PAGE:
Rabbi Moishe Silverman stood taking inventory of a meat freezer at South Florida Kosher, the supermarket and butcher shop where he works. Dressed in a yarmulke and tie and wearing a plastic apron over his white butcher jacket, he surveyed the piled boxes of chicken and beef.
"Normally, this, on a Monday, this would be stacked up to here," he said, pointing to a mark on the wall above his head.
But the cardboard boxes of beef in the freezer mostly reached his knee. It's a scene being repeated in the freezers of kosher butchers and their customers across the nation.
The shortage is the result of the collapse of Agriprocessors Inc., formerly the largest kosher meatpacking company in the nation. In May, nearly 400 workers were arrested in an immigration raid at the company's Postville, Iowa, slaughterhouse.
Since then, the company has struggled, and the plant has closed. It stopped shipping beef about three weeks ago and chicken in the last week, customers said. Since there are only a handful of processors nationwide who slaughter animals according to Jewish law and under the supervision of rabbis, the shutdown has cut the kosher meat supply to the bone.
Other processors have been swamped with orders and either boosting the amount of meat they produce or refusing to take new clients. Some consumers are paying up to 40 percent more for the same meat. Markets and butchers say they can't get certain cuts of beef for their customers, largely Orthodox Jews, and some have had to rearrange what they do have to fill display shelves.
"We just spread out the stuff that we do have so it shouldn't look empty, but there's no question there are cuts that are missing," said Yitzie Spalter, the manager of the North Miami Beach store where Silverman works.
Previously, 80 percent of the store's meat came from Agriprocessors, Spalter said.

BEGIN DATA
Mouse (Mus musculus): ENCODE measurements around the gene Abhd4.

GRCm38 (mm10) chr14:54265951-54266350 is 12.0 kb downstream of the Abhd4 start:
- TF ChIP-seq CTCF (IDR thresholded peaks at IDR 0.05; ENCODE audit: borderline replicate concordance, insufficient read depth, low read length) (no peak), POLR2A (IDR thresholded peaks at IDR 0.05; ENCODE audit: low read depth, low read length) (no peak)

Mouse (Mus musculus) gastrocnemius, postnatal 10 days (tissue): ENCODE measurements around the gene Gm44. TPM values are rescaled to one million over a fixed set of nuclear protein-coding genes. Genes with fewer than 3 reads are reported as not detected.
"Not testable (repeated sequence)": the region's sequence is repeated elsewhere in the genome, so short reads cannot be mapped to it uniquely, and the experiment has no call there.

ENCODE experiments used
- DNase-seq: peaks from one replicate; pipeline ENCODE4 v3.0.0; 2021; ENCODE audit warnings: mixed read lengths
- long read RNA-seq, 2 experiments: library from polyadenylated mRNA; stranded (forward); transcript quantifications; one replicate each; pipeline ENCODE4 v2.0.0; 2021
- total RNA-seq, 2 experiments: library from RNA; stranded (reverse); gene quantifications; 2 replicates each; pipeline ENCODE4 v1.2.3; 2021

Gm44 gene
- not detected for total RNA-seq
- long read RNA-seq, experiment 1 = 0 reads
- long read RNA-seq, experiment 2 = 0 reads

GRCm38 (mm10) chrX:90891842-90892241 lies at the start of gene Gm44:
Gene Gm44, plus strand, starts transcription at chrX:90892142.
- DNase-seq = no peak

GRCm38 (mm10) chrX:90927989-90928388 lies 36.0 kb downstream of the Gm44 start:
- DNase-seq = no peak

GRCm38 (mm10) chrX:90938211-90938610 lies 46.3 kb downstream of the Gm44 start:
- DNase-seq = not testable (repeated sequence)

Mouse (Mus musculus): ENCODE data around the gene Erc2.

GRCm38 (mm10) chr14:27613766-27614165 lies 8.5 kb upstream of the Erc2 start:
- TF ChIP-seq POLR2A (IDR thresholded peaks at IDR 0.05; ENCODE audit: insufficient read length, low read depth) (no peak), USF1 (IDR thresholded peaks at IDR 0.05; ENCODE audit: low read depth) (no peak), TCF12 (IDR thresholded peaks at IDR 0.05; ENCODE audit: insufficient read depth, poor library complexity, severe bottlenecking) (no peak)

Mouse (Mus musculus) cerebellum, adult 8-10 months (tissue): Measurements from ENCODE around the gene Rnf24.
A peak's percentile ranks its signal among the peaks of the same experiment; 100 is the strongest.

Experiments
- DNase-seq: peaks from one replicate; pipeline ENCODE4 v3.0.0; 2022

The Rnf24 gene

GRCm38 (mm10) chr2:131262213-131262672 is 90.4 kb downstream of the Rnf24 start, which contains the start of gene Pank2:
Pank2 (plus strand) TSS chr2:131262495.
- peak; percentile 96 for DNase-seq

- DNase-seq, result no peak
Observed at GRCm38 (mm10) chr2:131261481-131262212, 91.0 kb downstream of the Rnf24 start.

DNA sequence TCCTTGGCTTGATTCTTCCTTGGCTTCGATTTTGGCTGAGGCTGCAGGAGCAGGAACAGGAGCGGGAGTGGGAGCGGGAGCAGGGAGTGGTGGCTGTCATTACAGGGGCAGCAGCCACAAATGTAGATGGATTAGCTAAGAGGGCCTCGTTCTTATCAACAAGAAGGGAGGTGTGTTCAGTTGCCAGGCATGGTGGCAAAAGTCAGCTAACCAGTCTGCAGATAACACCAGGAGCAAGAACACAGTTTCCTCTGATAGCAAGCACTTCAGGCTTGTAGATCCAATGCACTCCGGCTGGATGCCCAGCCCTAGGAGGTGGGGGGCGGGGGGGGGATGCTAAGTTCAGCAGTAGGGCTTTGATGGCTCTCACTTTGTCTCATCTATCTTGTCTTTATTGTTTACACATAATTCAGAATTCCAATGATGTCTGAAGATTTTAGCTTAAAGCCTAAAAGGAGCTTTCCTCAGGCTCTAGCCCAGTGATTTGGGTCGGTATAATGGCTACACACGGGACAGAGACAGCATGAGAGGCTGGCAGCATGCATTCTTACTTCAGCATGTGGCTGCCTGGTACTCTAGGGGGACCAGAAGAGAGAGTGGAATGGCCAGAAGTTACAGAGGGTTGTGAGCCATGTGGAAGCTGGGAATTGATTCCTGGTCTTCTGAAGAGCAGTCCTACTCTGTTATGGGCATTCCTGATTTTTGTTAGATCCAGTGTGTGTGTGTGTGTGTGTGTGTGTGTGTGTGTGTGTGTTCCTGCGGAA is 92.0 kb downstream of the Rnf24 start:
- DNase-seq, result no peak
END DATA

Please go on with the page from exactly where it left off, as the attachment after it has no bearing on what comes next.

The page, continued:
Now, he hasn't been able to get it in the same quantities. On an average Sunday, the store would get 250 cases of meat. On a recent Sunday, the store received just 26 and a promise of 120 more during the week -- still just over half their normal order.
And they've been lucky.
Spalter fields calls from restaurants and caterers who can't get meat at all. He tries to supply them, but his customers come first. Shoppers said his store did have more of a selection than others.
Smaller communities, where Agriprocessors had a niche market, may be among the hardest hit, but big cities are not immune. Markets in Miami, Cleveland, Arizona and Houston relied on the company, said Menachem Lubinsky, the editor of industry newsletter KosherToday.com and a former Agriprocessors spokesman.
"We're buying from anybody we can get it from," said Darryl Ames, the store manager at independent grocery store Belden's in Houston. "We may not have veal or we may not have a certain type of roast, but usually within a few days we get it back in stock."
Heshy Wilensky, the owner of New Deal Kosher Market in North Miami Beach, said he stopped doing business with Agriprocessors in June, shortly after the raid, because he didn't like what he was reading about the company. Previously, 90 percent of his meat had come from the company, but he said he wasn't having trouble getting kosher meat.
The shutdown has been less of a problem in places like New York. That's where Agriprocessors' chief competitor, Alle Processing, is headquartered and has more of a market share. Alle Processing did not return a telephone call seeking comment.